Remote Mapping in Alaska's Wilderness: Accessing Resources in the Last Frontier

by Keri A. Nutter, Senior Engineering Geologist; DOWL, Anchorage, Alaska, knutter@dowl.com,


Serial Information: Geo-Strata —Geo Institute of ASCE, 2017, Vol. 21, Issue 6, Pg. 62-67


Document Type: Feature article

Abstract: The rich, natural resources of Alaska have long been the focus of many pioneers seeking fortune in the Last Frontier. As captured in historical images of dedicated Klondike Gold Rush miners seeking their fortunes via the Chilkoot Trail, or the U.S. Army Corps of Engineers constructing the famous Alaska Highway, often the biggest challenge is getting there. Many of Alaska's resources are in remote locations where access can be limited. Given the distances that need to be covered, the difficult terrain to be crossed, and the number and type of unexpected users, remotely located resources are typically accessed via aircraft on remote landing strips. Isolated airfields are usually the least expensive and most cost-effective infrastructure to construct, making long-distance roads scarce in Alaska due to high construction and maintenance costs for long transportation corridors.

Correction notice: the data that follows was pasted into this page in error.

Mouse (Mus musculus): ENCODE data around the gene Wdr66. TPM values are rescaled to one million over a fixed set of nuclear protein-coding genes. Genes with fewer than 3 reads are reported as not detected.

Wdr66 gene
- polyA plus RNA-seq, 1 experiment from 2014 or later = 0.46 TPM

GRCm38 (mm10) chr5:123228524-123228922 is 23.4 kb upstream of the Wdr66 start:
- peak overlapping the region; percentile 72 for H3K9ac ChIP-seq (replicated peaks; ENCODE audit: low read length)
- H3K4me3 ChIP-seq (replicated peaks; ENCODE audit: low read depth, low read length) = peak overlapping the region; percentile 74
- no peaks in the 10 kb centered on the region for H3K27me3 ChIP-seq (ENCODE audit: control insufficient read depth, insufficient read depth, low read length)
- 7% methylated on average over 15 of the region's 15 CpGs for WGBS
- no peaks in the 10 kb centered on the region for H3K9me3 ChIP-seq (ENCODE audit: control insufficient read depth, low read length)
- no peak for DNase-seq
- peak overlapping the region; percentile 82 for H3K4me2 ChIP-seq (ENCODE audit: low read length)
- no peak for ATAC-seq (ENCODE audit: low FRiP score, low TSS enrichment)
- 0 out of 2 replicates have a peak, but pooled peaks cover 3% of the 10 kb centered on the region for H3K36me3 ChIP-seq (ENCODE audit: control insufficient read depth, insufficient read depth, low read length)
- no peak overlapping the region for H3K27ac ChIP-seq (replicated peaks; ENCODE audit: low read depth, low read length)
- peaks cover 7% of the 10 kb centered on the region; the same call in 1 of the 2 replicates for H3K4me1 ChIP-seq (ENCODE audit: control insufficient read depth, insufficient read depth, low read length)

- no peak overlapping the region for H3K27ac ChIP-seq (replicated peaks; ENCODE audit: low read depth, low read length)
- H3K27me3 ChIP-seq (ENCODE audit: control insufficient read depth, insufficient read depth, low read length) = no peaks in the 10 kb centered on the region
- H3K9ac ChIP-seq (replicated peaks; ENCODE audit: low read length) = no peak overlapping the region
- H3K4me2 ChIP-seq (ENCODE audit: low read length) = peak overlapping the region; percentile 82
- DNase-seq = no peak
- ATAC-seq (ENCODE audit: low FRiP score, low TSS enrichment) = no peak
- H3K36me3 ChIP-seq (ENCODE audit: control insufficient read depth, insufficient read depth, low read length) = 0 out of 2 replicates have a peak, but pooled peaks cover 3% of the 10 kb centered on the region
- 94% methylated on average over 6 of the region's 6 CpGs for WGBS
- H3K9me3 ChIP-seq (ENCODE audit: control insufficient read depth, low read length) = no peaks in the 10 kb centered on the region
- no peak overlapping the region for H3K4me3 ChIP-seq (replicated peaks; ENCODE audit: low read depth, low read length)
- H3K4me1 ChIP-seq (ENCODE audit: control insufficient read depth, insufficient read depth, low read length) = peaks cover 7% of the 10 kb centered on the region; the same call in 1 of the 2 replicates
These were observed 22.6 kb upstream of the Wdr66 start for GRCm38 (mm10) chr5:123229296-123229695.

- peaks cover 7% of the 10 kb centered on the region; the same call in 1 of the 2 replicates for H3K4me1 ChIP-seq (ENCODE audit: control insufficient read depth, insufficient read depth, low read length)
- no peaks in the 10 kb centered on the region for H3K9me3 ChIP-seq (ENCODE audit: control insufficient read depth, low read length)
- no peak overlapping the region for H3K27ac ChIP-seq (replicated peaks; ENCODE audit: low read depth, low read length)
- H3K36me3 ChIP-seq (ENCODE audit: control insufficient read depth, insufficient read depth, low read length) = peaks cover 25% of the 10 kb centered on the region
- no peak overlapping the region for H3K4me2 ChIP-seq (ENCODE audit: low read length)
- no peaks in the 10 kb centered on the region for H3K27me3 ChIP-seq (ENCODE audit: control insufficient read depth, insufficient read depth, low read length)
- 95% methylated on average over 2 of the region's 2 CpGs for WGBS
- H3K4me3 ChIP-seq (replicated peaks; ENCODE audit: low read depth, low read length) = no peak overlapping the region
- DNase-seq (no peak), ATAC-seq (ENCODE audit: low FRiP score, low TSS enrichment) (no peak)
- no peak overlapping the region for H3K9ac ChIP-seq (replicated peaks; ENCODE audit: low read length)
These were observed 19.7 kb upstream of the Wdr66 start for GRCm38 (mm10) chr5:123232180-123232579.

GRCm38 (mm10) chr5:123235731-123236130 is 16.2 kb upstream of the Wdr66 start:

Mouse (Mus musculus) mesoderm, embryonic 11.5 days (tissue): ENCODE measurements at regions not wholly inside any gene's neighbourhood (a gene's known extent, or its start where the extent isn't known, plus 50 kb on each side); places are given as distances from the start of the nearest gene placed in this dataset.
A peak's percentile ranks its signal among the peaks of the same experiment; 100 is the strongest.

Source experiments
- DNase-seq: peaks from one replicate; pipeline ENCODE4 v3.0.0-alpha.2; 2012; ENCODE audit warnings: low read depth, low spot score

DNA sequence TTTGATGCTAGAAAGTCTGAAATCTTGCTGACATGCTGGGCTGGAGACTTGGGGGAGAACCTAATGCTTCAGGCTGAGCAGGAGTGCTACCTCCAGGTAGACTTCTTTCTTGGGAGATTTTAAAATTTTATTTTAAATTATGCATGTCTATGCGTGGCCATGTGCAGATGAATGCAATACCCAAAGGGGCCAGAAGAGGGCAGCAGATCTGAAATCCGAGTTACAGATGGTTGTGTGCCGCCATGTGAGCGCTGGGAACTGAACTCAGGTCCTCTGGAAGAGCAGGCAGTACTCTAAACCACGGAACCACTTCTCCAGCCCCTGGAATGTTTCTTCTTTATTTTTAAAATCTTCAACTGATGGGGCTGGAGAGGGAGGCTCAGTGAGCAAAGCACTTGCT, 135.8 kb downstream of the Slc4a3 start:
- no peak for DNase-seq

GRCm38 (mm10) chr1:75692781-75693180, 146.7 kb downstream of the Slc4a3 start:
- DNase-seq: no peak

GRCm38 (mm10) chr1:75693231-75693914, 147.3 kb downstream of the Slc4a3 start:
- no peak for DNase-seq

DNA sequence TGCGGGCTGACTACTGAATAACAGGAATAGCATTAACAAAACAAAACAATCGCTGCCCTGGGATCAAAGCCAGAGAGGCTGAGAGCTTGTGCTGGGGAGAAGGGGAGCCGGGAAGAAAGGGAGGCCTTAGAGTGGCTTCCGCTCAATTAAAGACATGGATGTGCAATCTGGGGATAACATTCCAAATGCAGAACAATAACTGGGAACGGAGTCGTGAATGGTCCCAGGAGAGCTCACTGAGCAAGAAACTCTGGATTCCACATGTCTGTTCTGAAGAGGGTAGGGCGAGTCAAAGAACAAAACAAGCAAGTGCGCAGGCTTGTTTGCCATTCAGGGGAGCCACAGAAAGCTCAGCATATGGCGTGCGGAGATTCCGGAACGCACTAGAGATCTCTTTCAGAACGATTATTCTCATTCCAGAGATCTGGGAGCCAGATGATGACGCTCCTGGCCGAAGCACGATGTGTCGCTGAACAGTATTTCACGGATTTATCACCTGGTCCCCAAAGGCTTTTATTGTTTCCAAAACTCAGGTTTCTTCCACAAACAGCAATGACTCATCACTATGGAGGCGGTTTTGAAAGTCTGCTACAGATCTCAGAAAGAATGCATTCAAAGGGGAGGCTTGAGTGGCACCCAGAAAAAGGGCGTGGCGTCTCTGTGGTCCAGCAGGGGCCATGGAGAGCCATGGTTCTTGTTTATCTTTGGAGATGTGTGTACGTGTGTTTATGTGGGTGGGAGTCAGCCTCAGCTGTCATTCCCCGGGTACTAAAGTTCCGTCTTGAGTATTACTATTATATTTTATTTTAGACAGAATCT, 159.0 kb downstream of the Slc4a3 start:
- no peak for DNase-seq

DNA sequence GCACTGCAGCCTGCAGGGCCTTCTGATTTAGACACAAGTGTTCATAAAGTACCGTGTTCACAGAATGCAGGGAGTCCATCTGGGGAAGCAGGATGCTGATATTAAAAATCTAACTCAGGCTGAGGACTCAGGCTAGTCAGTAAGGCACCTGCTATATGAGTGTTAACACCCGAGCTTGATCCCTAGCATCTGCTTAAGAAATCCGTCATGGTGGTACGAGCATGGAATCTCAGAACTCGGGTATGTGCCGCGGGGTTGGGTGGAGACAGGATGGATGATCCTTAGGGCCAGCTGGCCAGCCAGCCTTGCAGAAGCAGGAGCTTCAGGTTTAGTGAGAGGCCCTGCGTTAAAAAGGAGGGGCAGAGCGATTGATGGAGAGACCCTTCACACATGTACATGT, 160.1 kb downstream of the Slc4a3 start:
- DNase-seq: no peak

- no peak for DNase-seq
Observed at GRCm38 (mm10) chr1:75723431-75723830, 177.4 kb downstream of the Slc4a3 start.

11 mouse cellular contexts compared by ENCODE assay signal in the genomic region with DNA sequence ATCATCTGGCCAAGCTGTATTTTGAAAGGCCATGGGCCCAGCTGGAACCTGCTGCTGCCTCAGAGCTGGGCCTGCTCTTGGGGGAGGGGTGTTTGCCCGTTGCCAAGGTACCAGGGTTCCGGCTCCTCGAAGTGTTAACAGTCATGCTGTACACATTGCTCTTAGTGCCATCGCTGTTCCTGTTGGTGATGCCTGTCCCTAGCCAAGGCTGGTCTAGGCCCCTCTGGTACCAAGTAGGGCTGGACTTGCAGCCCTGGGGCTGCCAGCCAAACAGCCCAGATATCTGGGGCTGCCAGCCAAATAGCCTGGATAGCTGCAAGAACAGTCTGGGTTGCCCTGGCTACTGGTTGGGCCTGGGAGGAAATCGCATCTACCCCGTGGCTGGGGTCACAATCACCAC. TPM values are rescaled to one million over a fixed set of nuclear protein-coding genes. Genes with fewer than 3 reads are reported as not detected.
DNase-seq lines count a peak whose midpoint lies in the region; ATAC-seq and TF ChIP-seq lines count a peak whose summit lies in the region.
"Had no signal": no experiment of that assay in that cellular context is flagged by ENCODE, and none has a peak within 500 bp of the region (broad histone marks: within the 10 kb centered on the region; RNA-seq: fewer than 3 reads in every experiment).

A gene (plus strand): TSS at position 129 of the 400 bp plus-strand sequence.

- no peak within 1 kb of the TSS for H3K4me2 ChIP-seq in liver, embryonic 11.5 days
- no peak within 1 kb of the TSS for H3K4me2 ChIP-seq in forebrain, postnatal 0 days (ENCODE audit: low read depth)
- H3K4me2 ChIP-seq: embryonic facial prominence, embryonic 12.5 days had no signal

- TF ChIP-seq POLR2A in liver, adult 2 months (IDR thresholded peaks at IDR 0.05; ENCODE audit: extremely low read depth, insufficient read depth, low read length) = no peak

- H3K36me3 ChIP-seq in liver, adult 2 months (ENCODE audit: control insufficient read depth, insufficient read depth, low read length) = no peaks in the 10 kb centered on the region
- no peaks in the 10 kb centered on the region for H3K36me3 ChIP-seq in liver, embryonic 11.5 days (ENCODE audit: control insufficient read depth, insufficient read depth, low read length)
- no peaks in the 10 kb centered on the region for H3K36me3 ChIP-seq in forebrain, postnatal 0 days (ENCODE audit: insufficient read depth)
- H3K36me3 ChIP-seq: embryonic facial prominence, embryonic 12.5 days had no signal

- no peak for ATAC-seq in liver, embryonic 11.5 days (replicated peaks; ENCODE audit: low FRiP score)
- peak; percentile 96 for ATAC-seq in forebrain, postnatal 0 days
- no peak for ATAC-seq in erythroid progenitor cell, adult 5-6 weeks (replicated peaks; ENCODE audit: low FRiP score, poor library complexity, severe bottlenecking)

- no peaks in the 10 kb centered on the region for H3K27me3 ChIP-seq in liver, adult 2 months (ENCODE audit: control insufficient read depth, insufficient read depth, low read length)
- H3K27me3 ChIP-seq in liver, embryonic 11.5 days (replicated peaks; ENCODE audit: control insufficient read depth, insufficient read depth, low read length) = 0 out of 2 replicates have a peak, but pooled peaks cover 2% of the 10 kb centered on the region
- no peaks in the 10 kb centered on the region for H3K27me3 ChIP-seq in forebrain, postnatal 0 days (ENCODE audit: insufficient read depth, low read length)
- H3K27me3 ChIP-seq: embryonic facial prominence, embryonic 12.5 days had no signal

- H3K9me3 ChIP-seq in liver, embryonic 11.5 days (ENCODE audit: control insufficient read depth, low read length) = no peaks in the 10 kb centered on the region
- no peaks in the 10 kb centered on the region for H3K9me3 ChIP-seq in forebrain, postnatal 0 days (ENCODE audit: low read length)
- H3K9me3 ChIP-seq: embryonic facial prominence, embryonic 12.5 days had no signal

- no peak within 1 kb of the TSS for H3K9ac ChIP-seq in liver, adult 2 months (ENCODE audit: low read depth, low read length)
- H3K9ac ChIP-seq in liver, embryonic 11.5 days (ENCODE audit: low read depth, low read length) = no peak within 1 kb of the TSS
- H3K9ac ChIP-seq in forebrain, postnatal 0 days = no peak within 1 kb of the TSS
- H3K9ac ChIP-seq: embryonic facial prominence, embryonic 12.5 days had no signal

Subject Headings: Mapping | Ecosystems | Natural resources | Imaging techniques | Federal government | Civil engineering landmarks | Terrain | Launching and landing | Alaska | United States

 

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